• How to contribute to superannuation

  • 1. Concessional (before-tax) contributions

    These contributions are taxed at a 'concessional' rate of 15%, as opposed to your marginal rate that applies to your wages and salary.

    Superannuation Guarantee

    As a general rule, your employer will make compulsory Superannuation Guarantee (SG) contributions at 9.5% of your salary into your account, subject to you meeting the minimum qualifying criteria.

    You will find that this amount accumulated over your working life is not enough to provide for a comfortable retirement. However, there are a number of ways that you can make additional superannuation contributions to your account. Here is where you can make informed decisions to make additional voluntary superannuation contributions.

    Salary Sacrifice contributions

    Salary sacrifice contributions are when you give up part of your before-tax salary and add it directly to your account as a superannuation contribution. 

    Self-employed contributions

    If you are self-employed you will not receive Superannuation Guarantee contributions, but you may receive a tax deduction for your own contributions.

    2. Non-concessional (after-tax) contributions

    The after-tax contributions that you make from your after-tax income, bank account, inheritance, or the sale of shares or property, can make a big difference to your balance over time. 

    After-tax contributions

    There is a limit as to how much you can salary sacrifice (which you'll be taxed at only 15%), so you can also elect to put some money in your superannuation from other sources.

    Contribution splitting

    You can split or transfer part of your 9.5% Superannuation Guarantee payment from your employer into your spouse's account. 

    Spouse contributions

    You can top up your spouse's superannuation account and you may be eligible for a tax offset.

    Government co-contribution

    If you earn less than $51,021 per year, you could qualify for a bonus Government co-contribution of up to $500 a year.

    Low income super contributions

    The government could add up to $500 to your superannuation account if you fall in the low income bracket. Find out if you are eligible.

  • How do I make a contribution?

    Ways to contribute to super

    Here are five easy ways to make contribution payments into your Australian Catholic Superannuation account.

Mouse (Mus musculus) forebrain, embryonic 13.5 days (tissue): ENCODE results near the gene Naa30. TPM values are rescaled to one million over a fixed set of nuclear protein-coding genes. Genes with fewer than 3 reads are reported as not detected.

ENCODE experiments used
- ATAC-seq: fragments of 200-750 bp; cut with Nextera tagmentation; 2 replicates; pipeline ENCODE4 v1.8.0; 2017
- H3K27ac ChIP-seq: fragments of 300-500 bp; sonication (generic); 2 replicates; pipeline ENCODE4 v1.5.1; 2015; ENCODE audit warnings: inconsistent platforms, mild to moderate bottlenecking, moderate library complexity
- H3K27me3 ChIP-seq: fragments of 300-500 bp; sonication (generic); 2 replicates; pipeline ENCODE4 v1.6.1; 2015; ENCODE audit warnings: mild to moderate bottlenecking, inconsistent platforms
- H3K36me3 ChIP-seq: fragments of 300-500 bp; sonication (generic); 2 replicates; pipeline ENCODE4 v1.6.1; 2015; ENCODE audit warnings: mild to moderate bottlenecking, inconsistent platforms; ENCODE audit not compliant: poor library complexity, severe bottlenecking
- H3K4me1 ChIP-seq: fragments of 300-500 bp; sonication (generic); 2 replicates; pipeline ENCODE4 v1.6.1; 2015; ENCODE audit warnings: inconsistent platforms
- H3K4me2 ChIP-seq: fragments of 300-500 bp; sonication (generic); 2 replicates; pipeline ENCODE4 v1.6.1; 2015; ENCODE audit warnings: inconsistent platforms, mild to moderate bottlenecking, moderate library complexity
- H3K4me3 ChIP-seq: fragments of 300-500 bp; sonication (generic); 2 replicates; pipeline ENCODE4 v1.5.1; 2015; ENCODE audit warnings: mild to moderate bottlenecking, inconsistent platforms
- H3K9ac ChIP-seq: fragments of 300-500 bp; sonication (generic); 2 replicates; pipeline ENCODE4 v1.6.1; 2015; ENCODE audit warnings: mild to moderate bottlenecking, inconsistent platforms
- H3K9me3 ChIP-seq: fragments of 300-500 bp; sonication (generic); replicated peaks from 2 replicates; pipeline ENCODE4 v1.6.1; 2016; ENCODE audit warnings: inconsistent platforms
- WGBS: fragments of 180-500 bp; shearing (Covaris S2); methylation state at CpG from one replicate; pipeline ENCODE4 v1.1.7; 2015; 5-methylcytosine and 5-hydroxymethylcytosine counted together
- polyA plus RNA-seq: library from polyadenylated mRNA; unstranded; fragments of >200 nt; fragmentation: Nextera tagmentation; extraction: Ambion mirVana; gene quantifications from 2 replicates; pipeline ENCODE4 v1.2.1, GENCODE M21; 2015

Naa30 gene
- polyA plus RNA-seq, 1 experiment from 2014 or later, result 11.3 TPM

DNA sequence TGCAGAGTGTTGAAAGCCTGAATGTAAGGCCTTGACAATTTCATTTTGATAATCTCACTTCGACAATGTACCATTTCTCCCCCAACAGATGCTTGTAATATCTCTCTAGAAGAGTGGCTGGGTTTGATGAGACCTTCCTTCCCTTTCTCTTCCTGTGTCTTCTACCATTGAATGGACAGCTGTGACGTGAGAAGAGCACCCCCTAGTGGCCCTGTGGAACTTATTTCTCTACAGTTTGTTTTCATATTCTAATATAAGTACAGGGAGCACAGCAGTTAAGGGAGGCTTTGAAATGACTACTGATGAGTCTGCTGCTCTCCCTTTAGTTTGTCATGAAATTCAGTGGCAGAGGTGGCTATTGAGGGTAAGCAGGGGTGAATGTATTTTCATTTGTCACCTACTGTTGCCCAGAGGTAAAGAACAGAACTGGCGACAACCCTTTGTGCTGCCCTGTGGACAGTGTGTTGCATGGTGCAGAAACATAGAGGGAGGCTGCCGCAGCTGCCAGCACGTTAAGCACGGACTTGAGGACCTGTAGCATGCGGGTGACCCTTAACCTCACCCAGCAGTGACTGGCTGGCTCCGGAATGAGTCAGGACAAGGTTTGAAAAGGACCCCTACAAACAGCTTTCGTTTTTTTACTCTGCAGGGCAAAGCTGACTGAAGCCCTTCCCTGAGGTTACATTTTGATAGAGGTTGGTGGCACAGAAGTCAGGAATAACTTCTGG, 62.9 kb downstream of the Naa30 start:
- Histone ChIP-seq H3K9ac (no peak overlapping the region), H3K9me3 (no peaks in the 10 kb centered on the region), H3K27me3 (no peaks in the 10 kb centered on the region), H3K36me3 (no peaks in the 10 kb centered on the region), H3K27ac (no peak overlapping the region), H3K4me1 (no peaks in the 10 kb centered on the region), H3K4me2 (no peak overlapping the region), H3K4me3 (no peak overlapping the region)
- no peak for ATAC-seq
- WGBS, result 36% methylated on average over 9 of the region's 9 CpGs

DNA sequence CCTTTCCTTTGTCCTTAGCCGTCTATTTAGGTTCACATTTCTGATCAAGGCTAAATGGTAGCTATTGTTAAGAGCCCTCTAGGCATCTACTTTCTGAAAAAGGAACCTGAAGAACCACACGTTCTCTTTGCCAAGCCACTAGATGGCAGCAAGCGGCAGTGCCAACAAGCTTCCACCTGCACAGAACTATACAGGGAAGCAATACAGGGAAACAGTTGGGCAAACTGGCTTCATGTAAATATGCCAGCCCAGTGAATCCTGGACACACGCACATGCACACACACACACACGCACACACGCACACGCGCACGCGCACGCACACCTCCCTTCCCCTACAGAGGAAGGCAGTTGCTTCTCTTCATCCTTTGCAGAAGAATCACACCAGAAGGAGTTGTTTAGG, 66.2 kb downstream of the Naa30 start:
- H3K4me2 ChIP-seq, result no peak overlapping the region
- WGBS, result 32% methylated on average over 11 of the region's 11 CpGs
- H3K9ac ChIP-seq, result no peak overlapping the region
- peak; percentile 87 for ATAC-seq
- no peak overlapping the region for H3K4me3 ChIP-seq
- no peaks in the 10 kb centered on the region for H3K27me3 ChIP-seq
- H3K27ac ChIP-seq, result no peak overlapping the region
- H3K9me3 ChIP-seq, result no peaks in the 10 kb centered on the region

1. Pay office

    To make your contribution, contact the payroll department at your place of employment and inform them that you would like to allocate more money towards your contribution. You can choose to make a one-off lump sum payment or set up regular payments. 

    2. BPAY®

    To make your contribution:

    • quote our Biller Code 444232
    • enter your super account number as the customer reference number (CRN)
    • allow three days of processing time.

    Please note that:

    • we have a daily limit of $180,000 per transaction for receipt of contributions made via BPAY, however, we do recommend that you also check with your own bank or financial institution to find out if there are any limits that they impose in relation to you making BPAY transactions
    • BPAY is not applicable for account-based pension members
    • employers also need to email a contribution remittance advice to the Fund so that we can correctly allocate contributions to member accounts. 

    ®Registered to BPAY Pty Ltd ABN 69 079 137 518. 

    3. Direct debit

    By completing a direct debit request form, you can arrange for regular monthly after-tax contributions to be paid out of your nominated bank account directly into your super account. Your account will generally be debited on the 10th of each month.

    4. EFTPOS

    EFTPOS terminals are located in all Australian Catholic Superannuation offices so you can make personal after-tax contributions to your super from your savings, credit or cheque accounts.

    5. Cheque

    Post or hand-deliver your cheque to us together with a completed lump sum contributions form.

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